As the ship coasted through the air, the cabin lights dimmed and Ms. Elena came through, asking everyone to sit down and strap in. We were landing at an emergency strip, as we had inadvertently drifted too close to a net battle, which could compromise our digital tail routing. Of course none of us had any idea what that really meant, but we tried to be reassured by Ms. E. Most of us took advantage of the free wine and beer, which lightened the mood even more. The windows were quietly glossed over like butterfly wings, and soon our little room was warm and cheery like an Irish tavern.
I took that opportunity to introduce myself to Chef Robert, who had indeed been on one of the cooking shows in my hometown of Lonelyville.( Lonelyville - always hated it until I couldn’t go back anymore. Now it tums in my imagination on a daily basis.) Robert has worked in kitchens since he was 15 and has been a chef since he was 20. Now in his mid 30s’ he still have a very boyish look. His hair was long and floppy, and he wore the same kind of tee shirt and bell-bottomed blue jeans that my nephews did. He spent 6 months living in Lonelyville, and we exchanged names of people we knew, but neither of us had a mutual acquaintance.
So we sat and traded scathing stories about the low down and dirty grubs who made up the majority of people living there now. We got to talking about Ohio, and it turned out that he had also gone to college there - to the once-again defunct Antioch College. This was well after he had started his own chain of truckstop restaurants. Now they’re all over the place, but when he built his first one, no one dreamed they’d become the next best thing. Robert told me he was considering opening some sort of food venue at Tar Sands. The only hitch being the lack of edible local foods. Bexxon was suppoed to have put in new soil and planted local plants, but they’d not done a very thorough job, and so the soil had mostly washed away, leaving the pits and canals filled with toxic water and other debris that was also supposedly gotten rid of in a highly Green fashion. Oh yeah, like they cared about being Green! I was starting to get my old anger fused up, so I changed the subject, as it wasn’t the place to start a rant. Robert took my cue, and decided to go up to the starboard cabin and see how his partner was doing. I sat there, trying to calm down by breathing slowly and deeply.
The Marine across from me nodded and gave me a slight smile. For some reason, that made me feel better, and the rush of red left my head. I turned to the window and smiled at Robert’s seatmate. She was an older woman who hadn’t looked up from her screen for hours. She had wild red hair done up in rastas, and was wearing an astronaut-type designer suit. She looked like someone out of a sci-fi movie. In order not to seem snobby I went over and sat down on the sofa next to her. She looked up from her paper and gave me a shimmering smile. It totally transformed her, and I immediately forgot my first impression. Her name was Sally Piejack, which she said was her stage name. She wasn’t an actor though, but a mid-level writer of graphic novels. She’d dropped out of school as a teenager, and gone to a steampunk atelier in Lyons, where she’d learned to write and draw cartoons. One of her first books, “So-called Youthful Gangs” was an early e-book success for the Atelier, and she’d worked for them for many years. Now she was retired and wanted to spend time back in the Americas. She wasn’t all that clear about what exactly she meant by that, and why Tar Sands would have been a first choice. She too was staying at the Tundra Inn. Her daughter from her first marriage had told her that she shouldn’t miss seeing it, so like a good mama, she was meeting her there. They were going to take one of the 3 day trail hikes and she asked me lots of questions about the area, of which I knew next to nothing. But her charming smile and sea-green eyes helped me to make up information as I went along. Always been one of my better talents, although Janine would just call me a liar.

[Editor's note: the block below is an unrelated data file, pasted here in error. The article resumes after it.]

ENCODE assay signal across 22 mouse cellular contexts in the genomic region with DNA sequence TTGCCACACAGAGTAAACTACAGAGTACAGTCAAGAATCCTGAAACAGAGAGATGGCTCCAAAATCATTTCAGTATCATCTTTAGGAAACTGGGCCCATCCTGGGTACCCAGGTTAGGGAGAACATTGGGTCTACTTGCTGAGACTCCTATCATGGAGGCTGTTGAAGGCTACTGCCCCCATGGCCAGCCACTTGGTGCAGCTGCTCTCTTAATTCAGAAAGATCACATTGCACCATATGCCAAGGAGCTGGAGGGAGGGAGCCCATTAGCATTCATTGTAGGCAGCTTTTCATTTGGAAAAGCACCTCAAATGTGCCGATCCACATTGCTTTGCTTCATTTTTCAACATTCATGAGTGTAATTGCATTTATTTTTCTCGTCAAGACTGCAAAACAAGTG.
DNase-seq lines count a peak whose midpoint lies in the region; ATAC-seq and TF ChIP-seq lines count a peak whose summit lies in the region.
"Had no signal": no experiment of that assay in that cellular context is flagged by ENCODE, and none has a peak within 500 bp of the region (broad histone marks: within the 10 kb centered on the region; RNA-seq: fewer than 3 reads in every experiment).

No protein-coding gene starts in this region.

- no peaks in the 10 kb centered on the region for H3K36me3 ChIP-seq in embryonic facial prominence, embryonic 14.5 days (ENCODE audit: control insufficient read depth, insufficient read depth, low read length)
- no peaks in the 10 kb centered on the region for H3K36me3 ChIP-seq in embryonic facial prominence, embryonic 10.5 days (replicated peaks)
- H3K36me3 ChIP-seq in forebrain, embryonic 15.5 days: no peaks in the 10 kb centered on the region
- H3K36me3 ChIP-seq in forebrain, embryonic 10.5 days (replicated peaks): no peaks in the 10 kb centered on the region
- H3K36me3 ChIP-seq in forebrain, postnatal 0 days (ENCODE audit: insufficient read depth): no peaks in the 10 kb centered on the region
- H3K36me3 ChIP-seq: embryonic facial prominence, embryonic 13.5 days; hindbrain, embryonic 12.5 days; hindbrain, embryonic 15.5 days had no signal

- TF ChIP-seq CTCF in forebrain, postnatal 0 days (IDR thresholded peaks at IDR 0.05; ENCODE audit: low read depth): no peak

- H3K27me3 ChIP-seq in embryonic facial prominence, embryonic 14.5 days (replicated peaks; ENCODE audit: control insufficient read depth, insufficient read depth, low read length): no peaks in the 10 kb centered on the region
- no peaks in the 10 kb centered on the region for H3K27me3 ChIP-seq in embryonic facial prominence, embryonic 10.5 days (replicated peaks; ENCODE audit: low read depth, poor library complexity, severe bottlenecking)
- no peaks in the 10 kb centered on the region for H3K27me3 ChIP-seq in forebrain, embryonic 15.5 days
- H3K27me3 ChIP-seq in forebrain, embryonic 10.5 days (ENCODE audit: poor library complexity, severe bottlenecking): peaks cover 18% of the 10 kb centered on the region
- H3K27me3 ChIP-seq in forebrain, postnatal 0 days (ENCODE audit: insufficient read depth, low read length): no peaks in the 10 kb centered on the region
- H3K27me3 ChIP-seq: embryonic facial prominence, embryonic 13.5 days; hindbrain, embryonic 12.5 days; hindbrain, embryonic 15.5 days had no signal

Turns out she’d been drawing on her pad the whole time. After a brief hesitation, she showed me her pages. She’d done quick, oh-so-perfect sketches of all of us in the cabin. Whene she showed me the one of me, I was flattered; she made me look sort of handsome, and definitely a lot younger. When I thanked her, she grimaced and took up her pencil and added some wrinkles. Now it really looked like me. I sort of liked it better, and I told her so. With that, it seemed there was something of a friendship starting. I passed her my book and she confessed to preferring the heavy load to the digital stuff. So we were similar old chucks, beating back the waves of the future as hard as we could. Sally took notice of my 20s look and gave a kidding joke, whereupon I mentioned that rastas had been out of fashion with us whites for almost a millenium. She grinned and I could tell she knew that I liked it anyway.
So we continued chatting, ignoring the slivers of talk from the pilots’ cabin that came out from time to time. It was hard to tell where we were, and where we were going, what with the windows shut down. Ms. Elena wasn’t in our cabin anymore, but as head steward she was probably making her way through the other three cabins, making sure that everyone was calm and that the panicked ones weren’t getting too drunk. The only person in ours that seemed upset was the Marine. Sally had spoken with him at dinner, and she told me he was indeed a former marine, probably special forces, as he was reluctant to say where and when he’d been deployed. She said he had flight fear, and used meditation to counteract it. Now I understood the look he’d given me before. I used meditation to keep my temper down. Sometimes I needed it in negotiations, so I was reluctant to use meds, as I never knew when I needed to pump up the fires inside.